Guyana is a country located on the northeast corner of South America. Due to economic growth and increased agricultural productivity, hunger in Guyana has dropped by almost 50%. Though food availability is not a problem, making food accessible to the rural and remote populations remains a challenge. Here are five facts about hunger in Guyana.
5 Facts About Hunger in Guyana
- Between 50,000 and 60,000 Guyanese suffer from undernourishment. Though about 21% of the Guyanese population suffered from malnourishment in previous decades, that number was reduced to less than 10% in 2015. The Minister of Agriculture, Noel Holder said that by 2050 Guyana’s agricultural sector would need to produce 50% more food than in 2012 to counter this. Currently, the Ministry of Agriculture is working to increase investments to help improve Guyana’s agricultural capacity.
- Guyana met an internationally established target in the fight against hunger. Guyana halved the number of malnourished people between 1990-1992 and 2010-2012, being one of 38 countries to do so. In 2008, around 6% of children under the age of 5 suffered from mild to moderate malnutrition. This was down from 11.8% in 1997. In June 2013, Guyana was honored at an award ceremony in Rome held by the Food and Agriculture Organization of the United Nations (FAO) for reducing the number of people facing hunger in the country.
- Raising agricultural productivity helps counter hunger. Over 70% of the poor live in rural areas and depend on agriculture for their livelihood. This means that if agricultural productivity increases, access to food may improve. Campaigns such as the Grow More Food Campaign, the Basic Nutrition Programme and the National School Feeding Programme assist in increasing access to food in Guyana.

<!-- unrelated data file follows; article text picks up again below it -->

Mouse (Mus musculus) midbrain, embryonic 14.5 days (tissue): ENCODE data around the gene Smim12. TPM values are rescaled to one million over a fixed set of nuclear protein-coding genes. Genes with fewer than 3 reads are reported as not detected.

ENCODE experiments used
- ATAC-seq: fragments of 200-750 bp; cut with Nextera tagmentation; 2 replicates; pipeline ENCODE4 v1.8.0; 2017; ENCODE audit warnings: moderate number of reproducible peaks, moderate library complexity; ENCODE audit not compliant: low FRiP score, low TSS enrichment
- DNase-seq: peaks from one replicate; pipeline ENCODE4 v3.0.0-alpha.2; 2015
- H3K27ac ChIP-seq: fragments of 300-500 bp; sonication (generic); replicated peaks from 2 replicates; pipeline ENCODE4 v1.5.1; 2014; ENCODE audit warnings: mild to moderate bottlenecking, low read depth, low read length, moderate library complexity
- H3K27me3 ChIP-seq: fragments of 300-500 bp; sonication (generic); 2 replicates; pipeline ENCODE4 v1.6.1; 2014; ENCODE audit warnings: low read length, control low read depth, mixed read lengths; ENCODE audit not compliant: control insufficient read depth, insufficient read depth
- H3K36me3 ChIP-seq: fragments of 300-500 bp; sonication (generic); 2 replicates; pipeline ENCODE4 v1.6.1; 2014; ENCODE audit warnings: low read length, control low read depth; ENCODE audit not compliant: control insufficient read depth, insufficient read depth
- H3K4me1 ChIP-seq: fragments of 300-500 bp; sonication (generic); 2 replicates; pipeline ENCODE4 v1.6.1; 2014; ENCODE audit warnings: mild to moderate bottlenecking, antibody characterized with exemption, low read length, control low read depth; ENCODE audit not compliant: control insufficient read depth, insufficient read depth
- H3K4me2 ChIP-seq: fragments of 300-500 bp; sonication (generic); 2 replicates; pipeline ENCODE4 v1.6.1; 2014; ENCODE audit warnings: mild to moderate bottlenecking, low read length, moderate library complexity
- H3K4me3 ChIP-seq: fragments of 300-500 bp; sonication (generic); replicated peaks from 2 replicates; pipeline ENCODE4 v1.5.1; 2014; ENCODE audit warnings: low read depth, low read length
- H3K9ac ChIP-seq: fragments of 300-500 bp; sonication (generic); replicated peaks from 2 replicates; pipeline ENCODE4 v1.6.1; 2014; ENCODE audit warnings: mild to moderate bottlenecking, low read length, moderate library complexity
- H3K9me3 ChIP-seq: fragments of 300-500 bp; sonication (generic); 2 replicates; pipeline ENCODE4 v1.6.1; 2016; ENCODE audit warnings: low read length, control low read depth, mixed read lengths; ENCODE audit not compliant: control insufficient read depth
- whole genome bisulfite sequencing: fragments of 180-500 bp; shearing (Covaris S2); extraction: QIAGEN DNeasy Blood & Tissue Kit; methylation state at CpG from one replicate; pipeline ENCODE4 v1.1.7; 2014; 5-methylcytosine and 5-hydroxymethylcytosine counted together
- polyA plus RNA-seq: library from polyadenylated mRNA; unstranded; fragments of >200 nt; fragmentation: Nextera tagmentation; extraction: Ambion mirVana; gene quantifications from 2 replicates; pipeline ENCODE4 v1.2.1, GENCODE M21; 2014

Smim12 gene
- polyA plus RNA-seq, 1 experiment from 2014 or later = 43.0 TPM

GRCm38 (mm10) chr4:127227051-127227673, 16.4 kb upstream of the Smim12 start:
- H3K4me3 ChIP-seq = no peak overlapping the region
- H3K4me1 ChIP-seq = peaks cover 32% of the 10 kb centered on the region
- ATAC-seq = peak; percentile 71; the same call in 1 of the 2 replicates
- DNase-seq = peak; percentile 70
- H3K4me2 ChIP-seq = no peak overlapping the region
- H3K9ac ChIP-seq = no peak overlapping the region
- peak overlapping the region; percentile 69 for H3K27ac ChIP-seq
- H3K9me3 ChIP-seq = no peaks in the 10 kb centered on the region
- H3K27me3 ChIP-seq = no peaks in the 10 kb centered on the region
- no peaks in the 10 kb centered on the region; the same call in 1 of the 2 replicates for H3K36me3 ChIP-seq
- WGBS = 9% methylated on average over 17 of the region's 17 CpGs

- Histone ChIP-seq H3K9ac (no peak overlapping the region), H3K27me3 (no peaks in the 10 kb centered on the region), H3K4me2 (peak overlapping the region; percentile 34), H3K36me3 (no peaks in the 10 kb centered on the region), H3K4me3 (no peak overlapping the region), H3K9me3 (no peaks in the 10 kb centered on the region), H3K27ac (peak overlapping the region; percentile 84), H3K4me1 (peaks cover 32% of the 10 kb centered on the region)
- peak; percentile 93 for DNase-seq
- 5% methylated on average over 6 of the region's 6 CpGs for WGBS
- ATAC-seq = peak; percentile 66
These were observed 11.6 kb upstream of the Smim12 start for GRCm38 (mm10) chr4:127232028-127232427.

- Climate change exacerbates hunger in Guyana. Higher temperatures cause a decline in crop yields, which threatens food security and contributes to malnutrition. Since much of Guyana’s population depends on increased agricultural productivity, this is a serious risk for the Guyanese. Guyana’s Initial National Communication to the United Nations Framework Convention on Climate Change (UNFCCC) in 2002 projected an increase in carbon dioxide concentrations. They are projected to double between 2020 and 2040 and triple between 2080 and 2100. Temperature is also projected to increase by 1.2 degrees Celsius above 1995 levels during the first half of the 21st century.
- The U.N. is attempting to counter the harm posed to hunger due to changing weather patterns. The FAO has assisted the Guyanese government in developing a plan for risk management in the agricultural sector. Similarly, the Guyanese government plans to create opportunities for carbon mitigation through carbon sequestration and biofuel production. This will aim to lessen the effects of climate change and expand agricultural production.
Though Guyana is not devoid of malnutrition, hunger has been and can be reduced. Ensuring that the Guyanese population has ample access to food, as well as increasing agricultural productivity, can help lessen the number of people who suffer from malnutrition. The U.N. is working to assist Guyana and their support can be a good first step to help lessen hunger in Guyana.
– Ayesha Asad